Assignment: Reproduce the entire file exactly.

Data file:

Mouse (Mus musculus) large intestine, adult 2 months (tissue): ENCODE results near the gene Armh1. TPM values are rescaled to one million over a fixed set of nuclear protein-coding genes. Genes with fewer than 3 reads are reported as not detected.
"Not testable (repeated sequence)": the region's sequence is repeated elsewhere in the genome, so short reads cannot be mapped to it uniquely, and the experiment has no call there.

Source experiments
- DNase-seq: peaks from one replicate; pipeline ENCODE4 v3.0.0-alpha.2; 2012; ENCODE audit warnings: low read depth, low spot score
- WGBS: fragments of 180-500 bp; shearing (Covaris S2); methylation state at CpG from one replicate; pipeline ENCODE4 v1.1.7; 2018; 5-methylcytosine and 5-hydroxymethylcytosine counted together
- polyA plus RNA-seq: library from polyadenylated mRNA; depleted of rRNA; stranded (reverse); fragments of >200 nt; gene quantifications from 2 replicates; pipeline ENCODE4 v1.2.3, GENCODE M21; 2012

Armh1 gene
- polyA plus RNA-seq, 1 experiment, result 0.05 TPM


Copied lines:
Mouse (Mus musculus) large intestine, adult 2 months (tissue): ENCODE results near the gene Armh1. TPM values are rescaled to one million over a fixed set of nuclear protein-coding genes. Genes with fewer than 3 reads are reported as not detected.
"Not testable (repeated sequence)": the region's sequence is repeated elsewhere in the genome, so short reads cannot be mapped to it uniquely, and the experiment has no call there.

Source experiments
- DNase-seq: peaks from one replicate; pipeline ENCODE4 v3.0.0-alpha.2; 2012; ENCODE audit warnings: low read depth, low spot score
- WGBS: fragments of 180-500 bp; shearing (Covaris S2); methylation state at CpG from one replicate; pipeline ENCODE4 v1.1.7; 2018; 5-methylcytosine and 5-hydroxymethylcytosine counted together
- polyA plus RNA-seq: library from polyadenylated mRNA; depleted of rRNA; stranded (reverse); fragments of >200 nt; gene quantifications from 2 replicates; pipeline ENCODE4 v1.2.3, GENCODE M21; 2012

Armh1 gene
- polyA plus RNA-seq, 1 experiment, result 0.05 TPM